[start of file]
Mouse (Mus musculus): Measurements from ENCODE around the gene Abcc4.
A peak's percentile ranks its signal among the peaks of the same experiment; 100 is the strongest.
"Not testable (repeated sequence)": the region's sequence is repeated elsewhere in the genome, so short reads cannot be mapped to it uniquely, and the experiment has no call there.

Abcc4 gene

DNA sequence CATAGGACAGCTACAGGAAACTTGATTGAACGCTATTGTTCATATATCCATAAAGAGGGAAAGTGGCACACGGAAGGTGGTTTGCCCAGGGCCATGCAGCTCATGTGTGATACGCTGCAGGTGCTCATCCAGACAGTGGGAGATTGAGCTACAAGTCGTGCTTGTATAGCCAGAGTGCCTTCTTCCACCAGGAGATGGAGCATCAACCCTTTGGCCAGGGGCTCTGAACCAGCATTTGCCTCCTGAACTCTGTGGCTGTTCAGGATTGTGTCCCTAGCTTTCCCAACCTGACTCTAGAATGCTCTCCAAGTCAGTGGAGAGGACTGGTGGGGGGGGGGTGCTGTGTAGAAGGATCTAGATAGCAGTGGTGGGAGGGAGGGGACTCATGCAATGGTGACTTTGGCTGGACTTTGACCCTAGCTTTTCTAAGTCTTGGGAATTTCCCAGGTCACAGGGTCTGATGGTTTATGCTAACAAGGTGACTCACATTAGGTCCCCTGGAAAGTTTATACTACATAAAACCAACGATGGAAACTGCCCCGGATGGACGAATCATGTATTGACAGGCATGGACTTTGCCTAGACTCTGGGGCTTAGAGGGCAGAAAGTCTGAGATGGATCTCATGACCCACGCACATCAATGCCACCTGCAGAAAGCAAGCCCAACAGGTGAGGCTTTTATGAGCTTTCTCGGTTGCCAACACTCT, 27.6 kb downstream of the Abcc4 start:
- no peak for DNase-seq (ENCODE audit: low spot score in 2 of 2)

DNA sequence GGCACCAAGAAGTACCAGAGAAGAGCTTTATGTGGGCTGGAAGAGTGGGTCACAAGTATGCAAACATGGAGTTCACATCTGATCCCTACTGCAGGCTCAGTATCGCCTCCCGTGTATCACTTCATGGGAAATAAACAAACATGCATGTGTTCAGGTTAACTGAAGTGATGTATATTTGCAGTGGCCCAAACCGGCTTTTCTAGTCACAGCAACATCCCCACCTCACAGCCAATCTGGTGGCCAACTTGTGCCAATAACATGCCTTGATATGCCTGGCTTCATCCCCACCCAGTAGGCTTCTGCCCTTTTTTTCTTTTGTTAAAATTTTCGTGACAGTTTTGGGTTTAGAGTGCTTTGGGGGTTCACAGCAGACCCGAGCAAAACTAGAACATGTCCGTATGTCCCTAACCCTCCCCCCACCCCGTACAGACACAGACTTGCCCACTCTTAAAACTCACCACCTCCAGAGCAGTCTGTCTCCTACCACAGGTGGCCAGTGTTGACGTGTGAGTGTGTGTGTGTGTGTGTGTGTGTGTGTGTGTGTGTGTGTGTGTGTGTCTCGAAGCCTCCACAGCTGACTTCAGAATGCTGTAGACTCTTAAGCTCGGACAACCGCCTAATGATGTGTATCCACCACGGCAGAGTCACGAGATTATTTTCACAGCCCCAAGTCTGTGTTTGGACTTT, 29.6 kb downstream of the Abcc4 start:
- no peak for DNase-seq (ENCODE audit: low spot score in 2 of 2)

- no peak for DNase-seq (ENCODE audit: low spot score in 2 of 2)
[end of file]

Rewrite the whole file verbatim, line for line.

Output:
Mouse (Mus musculus): Measurements from ENCODE around the gene Abcc4.
A peak's percentile ranks its signal among the peaks of the same experiment; 100 is the strongest.
"Not testable (repeated sequence)": the region's sequence is repeated elsewhere in the genome, so short reads cannot be mapped to it uniquely, and the experiment has no call there.

Abcc4 gene

DNA sequence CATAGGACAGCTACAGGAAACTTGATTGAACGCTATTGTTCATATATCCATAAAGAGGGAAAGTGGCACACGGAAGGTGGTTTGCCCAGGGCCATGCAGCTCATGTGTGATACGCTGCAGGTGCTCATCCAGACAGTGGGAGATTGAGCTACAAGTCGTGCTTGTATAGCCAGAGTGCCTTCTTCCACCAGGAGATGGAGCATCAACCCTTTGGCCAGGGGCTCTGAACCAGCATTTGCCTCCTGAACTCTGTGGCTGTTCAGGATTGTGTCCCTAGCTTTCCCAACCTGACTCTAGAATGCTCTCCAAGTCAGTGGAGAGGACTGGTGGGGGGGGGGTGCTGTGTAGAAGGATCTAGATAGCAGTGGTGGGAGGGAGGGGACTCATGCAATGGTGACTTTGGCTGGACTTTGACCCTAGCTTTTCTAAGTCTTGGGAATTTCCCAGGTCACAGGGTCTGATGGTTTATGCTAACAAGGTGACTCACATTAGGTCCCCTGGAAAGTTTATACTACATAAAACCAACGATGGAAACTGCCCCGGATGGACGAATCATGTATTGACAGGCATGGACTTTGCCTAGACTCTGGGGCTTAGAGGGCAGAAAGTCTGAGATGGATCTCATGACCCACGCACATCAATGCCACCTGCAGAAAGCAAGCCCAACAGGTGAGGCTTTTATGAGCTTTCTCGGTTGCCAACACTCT, 27.6 kb downstream of the Abcc4 start:
- no peak for DNase-seq (ENCODE audit: low spot score in 2 of 2)

DNA sequence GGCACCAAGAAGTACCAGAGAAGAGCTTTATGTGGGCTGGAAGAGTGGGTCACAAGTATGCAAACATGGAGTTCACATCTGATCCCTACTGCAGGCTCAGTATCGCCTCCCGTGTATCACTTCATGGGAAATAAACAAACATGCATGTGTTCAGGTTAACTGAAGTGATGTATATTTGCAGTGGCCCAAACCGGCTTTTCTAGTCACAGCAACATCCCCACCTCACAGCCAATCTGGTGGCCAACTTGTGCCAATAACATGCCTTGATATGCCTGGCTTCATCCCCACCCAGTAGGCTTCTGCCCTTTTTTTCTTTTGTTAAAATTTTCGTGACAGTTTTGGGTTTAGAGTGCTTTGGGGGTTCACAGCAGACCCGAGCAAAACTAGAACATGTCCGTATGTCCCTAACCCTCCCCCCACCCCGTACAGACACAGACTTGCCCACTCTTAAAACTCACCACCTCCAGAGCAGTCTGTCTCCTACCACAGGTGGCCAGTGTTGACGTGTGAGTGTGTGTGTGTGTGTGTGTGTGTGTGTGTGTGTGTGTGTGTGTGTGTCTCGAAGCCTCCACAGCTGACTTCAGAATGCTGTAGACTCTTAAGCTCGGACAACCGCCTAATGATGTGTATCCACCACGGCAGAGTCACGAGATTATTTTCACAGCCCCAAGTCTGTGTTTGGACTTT, 29.6 kb downstream of the Abcc4 start:
- no peak for DNase-seq (ENCODE audit: low spot score in 2 of 2)

- no peak for DNase-seq (ENCODE audit: low spot score in 2 of 2)